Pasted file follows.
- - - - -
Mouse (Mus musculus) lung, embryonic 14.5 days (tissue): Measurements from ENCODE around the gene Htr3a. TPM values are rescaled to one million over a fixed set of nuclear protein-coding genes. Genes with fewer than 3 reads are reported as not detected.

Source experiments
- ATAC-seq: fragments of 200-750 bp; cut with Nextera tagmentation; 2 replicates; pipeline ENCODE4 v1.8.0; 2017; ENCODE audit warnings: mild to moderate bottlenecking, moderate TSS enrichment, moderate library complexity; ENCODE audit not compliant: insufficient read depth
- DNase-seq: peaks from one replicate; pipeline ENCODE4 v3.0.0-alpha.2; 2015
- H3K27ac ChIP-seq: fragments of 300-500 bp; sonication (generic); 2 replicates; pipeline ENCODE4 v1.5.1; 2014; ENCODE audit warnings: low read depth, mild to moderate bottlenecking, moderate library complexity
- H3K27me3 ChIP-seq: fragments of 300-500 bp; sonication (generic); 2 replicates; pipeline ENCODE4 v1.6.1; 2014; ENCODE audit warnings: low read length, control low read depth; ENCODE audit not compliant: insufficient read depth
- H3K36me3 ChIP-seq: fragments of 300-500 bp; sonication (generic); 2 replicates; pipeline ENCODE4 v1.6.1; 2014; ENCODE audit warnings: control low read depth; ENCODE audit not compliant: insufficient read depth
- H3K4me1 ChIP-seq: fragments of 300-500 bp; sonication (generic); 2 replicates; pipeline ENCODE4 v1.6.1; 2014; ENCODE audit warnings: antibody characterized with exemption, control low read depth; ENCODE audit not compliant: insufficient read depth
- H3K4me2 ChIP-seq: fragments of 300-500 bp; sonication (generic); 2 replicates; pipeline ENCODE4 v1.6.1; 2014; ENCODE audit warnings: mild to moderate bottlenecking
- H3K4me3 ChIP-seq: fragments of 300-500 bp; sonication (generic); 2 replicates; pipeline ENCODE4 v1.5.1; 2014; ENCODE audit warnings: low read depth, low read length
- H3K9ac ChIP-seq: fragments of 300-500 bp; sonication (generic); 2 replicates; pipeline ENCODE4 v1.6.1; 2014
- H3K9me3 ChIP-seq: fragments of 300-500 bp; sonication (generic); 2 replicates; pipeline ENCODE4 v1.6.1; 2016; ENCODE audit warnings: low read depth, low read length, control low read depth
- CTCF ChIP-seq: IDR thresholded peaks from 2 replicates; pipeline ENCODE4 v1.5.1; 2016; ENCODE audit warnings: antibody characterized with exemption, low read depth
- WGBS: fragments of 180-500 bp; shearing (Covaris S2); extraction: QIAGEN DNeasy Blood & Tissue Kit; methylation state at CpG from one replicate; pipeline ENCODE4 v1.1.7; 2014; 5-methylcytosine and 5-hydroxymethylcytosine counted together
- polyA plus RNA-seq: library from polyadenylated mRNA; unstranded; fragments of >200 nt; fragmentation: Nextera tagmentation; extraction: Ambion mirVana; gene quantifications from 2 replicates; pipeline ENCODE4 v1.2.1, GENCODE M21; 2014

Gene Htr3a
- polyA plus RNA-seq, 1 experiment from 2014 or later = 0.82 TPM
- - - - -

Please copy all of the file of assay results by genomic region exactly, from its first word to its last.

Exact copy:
Mouse (Mus musculus) lung, embryonic 14.5 days (tissue): Measurements from ENCODE around the gene Htr3a. TPM values are rescaled to one million over a fixed set of nuclear protein-coding genes. Genes with fewer than 3 reads are reported as not detected.

Source experiments
- ATAC-seq: fragments of 200-750 bp; cut with Nextera tagmentation; 2 replicates; pipeline ENCODE4 v1.8.0; 2017; ENCODE audit warnings: mild to moderate bottlenecking, moderate TSS enrichment, moderate library complexity; ENCODE audit not compliant: insufficient read depth
- DNase-seq: peaks from one replicate; pipeline ENCODE4 v3.0.0-alpha.2; 2015
- H3K27ac ChIP-seq: fragments of 300-500 bp; sonication (generic); 2 replicates; pipeline ENCODE4 v1.5.1; 2014; ENCODE audit warnings: low read depth, mild to moderate bottlenecking, moderate library complexity
- H3K27me3 ChIP-seq: fragments of 300-500 bp; sonication (generic); 2 replicates; pipeline ENCODE4 v1.6.1; 2014; ENCODE audit warnings: low read length, control low read depth; ENCODE audit not compliant: insufficient read depth
- H3K36me3 ChIP-seq: fragments of 300-500 bp; sonication (generic); 2 replicates; pipeline ENCODE4 v1.6.1; 2014; ENCODE audit warnings: control low read depth; ENCODE audit not compliant: insufficient read depth
- H3K4me1 ChIP-seq: fragments of 300-500 bp; sonication (generic); 2 replicates; pipeline ENCODE4 v1.6.1; 2014; ENCODE audit warnings: antibody characterized with exemption, control low read depth; ENCODE audit not compliant: insufficient read depth
- H3K4me2 ChIP-seq: fragments of 300-500 bp; sonication (generic); 2 replicates; pipeline ENCODE4 v1.6.1; 2014; ENCODE audit warnings: mild to moderate bottlenecking
- H3K4me3 ChIP-seq: fragments of 300-500 bp; sonication (generic); 2 replicates; pipeline ENCODE4 v1.5.1; 2014; ENCODE audit warnings: low read depth, low read length
- H3K9ac ChIP-seq: fragments of 300-500 bp; sonication (generic); 2 replicates; pipeline ENCODE4 v1.6.1; 2014
- H3K9me3 ChIP-seq: fragments of 300-500 bp; sonication (generic); 2 replicates; pipeline ENCODE4 v1.6.1; 2016; ENCODE audit warnings: low read depth, low read length, control low read depth
- CTCF ChIP-seq: IDR thresholded peaks from 2 replicates; pipeline ENCODE4 v1.5.1; 2016; ENCODE audit warnings: antibody characterized with exemption, low read depth
- WGBS: fragments of 180-500 bp; shearing (Covaris S2); extraction: QIAGEN DNeasy Blood & Tissue Kit; methylation state at CpG from one replicate; pipeline ENCODE4 v1.1.7; 2014; 5-methylcytosine and 5-hydroxymethylcytosine counted together
- polyA plus RNA-seq: library from polyadenylated mRNA; unstranded; fragments of >200 nt; fragmentation: Nextera tagmentation; extraction: Ambion mirVana; gene quantifications from 2 replicates; pipeline ENCODE4 v1.2.1, GENCODE M21; 2014

Gene Htr3a
- polyA plus RNA-seq, 1 experiment from 2014 or later = 0.82 TPM